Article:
The law of diminishing returns on the writing process

Every written post has a point. 

Once that point has been delivered in writing, the rest is just extra. 

The minute you’ve made your point, you have your piece. 

No point? No piece. 

Grammar edits, restructuring, and nitpicking punctuation come after you’ve hit the threshold of diminishing returns in the writing process. 

Wrap up. 


Move onto the next thing. 

5 social media tips I wish I learned earlier in my career

4 years, 1,000,000+ impressions, 3000+ pieces of content across all accounts later…

5 social media tips I wish I learned earlier in my career. 

Without further ado, here we go:

  1. Time is money. When a platform is fertile ground for brand new creators, this is the best time for you to go ALL IN on QUANTITY of content. It is the easiest time to grow and it doesn’t last forever.
  2. Your friends and family will judge you. This is normal. This is part of the process.
  3. When something goes viral, stick with it even if YOU don’t like it. You are not your audience.
  4. When in doubt, just hit post. Don’t spend all your time readjusting colour filters or editing minute details in your story. Just publish and you’ll learn from feedback along the way.
  5. 99% of your posts will be flops. All creators who have “mastered the art of going viral” have hundreds of posts that didn’t do well. A flopped post is just another reason to try a different angle.

That’s it.

I write these with the intent of making social media a less daunting place for newer creators.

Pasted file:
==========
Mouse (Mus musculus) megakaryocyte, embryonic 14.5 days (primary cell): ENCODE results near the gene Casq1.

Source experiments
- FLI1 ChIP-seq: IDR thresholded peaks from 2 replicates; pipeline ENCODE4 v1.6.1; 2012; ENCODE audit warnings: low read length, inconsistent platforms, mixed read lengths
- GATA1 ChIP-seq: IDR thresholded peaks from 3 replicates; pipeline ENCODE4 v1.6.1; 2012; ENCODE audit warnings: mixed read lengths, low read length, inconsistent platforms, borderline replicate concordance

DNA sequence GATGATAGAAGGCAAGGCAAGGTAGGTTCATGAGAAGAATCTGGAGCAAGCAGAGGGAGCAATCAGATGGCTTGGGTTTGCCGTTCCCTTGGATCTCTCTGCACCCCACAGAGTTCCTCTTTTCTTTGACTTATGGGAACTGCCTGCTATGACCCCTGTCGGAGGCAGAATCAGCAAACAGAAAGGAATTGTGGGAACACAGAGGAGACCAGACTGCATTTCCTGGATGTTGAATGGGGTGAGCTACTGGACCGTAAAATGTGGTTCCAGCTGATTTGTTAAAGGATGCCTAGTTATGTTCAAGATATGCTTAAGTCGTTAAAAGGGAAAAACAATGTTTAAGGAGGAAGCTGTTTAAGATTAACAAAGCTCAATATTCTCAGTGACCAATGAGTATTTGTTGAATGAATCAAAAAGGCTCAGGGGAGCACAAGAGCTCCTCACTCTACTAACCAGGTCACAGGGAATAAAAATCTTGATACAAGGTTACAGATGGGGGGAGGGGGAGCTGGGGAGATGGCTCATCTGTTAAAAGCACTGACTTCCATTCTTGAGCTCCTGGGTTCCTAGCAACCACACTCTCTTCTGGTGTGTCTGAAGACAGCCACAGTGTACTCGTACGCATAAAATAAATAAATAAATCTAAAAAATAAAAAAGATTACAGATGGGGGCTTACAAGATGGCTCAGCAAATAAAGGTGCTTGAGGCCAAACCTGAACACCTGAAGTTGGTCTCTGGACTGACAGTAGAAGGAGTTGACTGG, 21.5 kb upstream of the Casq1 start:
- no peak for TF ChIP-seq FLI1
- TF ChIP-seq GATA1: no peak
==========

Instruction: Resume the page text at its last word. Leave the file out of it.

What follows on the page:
If you found any of these helpful, please share widely with someone you know who wants to build their brand online. 

Keep creating 🙂

One actionable tip for those writing their first blog post

I’ll keep it short to save you time. 

It’s tried and true. You’ll hear everyone say it again and again.

Just hit publish.

I know.

Easier said than done.

But if you’re 2 edits in and are still wondering whether your CTA will work, it’s time to let it go.

And by let it go, I mean let it see the world.

When we create content, we give it a life of it’s own on our corner of the internet. 

Let it go and move on to the next piece. 

Just hit publish.

I just spent the last 20 minutes of my life thinking about what to write instead of actually writing


If you’re anything like me and find yourself running out of time by the end of the day, I have just the thing for you. 

You can extend your day by an hour or more.

Any day of the week. 

All you have to do is this. 

Stop overthinking about what you’re going to do. 

Just do it.

Concerns you might have as a new content creator:

  • What if I get no likes? 
  • I feel like I don’t have anything to say 
  • What if people don’t find us interesting?
  • But I’m shy

I’ll tell you what. 

These thoughts are totally normal.

I’ve been publishing content for years now, and can happily tell you that these concerns can be overcome. 

How do I know?

Because I went through them myself. 

And if I can do it, you can too.

Here are some of the ways I overcame my concerns.

“What if I get no likes?”

Likes are vanity metrics. A better question to ask is, what are your success metrics? What do you want your content to do for you? Focus on that instead of like count. 


“I feel like I don’t have anything to say”

Either you say something about your business or your marketing doesn’t exist. Don’t take it personal, that’s just how it is. Everyone has something to say about their own business. 


“What if people don’t find us interesting?”